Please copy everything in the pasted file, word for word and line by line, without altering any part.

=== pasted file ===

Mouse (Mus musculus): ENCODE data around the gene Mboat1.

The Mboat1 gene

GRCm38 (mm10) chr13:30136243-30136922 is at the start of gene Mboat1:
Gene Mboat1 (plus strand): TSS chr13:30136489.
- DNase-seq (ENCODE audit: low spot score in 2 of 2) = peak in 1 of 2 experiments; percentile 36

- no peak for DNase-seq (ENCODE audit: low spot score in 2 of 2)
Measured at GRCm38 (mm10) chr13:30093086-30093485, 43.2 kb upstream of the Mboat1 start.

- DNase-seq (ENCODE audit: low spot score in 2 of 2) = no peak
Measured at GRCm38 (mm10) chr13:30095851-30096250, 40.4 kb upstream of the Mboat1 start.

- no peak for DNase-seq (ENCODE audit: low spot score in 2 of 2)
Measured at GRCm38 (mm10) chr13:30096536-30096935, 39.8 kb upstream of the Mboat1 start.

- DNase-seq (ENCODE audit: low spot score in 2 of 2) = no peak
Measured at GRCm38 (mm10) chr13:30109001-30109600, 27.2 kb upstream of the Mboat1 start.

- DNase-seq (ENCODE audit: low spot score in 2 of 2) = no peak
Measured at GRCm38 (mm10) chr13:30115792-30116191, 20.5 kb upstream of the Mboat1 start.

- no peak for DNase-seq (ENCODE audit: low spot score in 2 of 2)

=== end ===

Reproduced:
Mouse (Mus musculus): ENCODE data around the gene Mboat1.

The Mboat1 gene

GRCm38 (mm10) chr13:30136243-30136922 is at the start of gene Mboat1:
Gene Mboat1 (plus strand): TSS chr13:30136489.
- DNase-seq (ENCODE audit: low spot score in 2 of 2) = peak in 1 of 2 experiments; percentile 36

- no peak for DNase-seq (ENCODE audit: low spot score in 2 of 2)
Measured at GRCm38 (mm10) chr13:30093086-30093485, 43.2 kb upstream of the Mboat1 start.

- DNase-seq (ENCODE audit: low spot score in 2 of 2) = no peak
Measured at GRCm38 (mm10) chr13:30095851-30096250, 40.4 kb upstream of the Mboat1 start.

- no peak for DNase-seq (ENCODE audit: low spot score in 2 of 2)
Measured at GRCm38 (mm10) chr13:30096536-30096935, 39.8 kb upstream of the Mboat1 start.

- DNase-seq (ENCODE audit: low spot score in 2 of 2) = no peak
Measured at GRCm38 (mm10) chr13:30109001-30109600, 27.2 kb upstream of the Mboat1 start.

- DNase-seq (ENCODE audit: low spot score in 2 of 2) = no peak
Measured at GRCm38 (mm10) chr13:30115792-30116191, 20.5 kb upstream of the Mboat1 start.

- no peak for DNase-seq (ENCODE audit: low spot score in 2 of 2)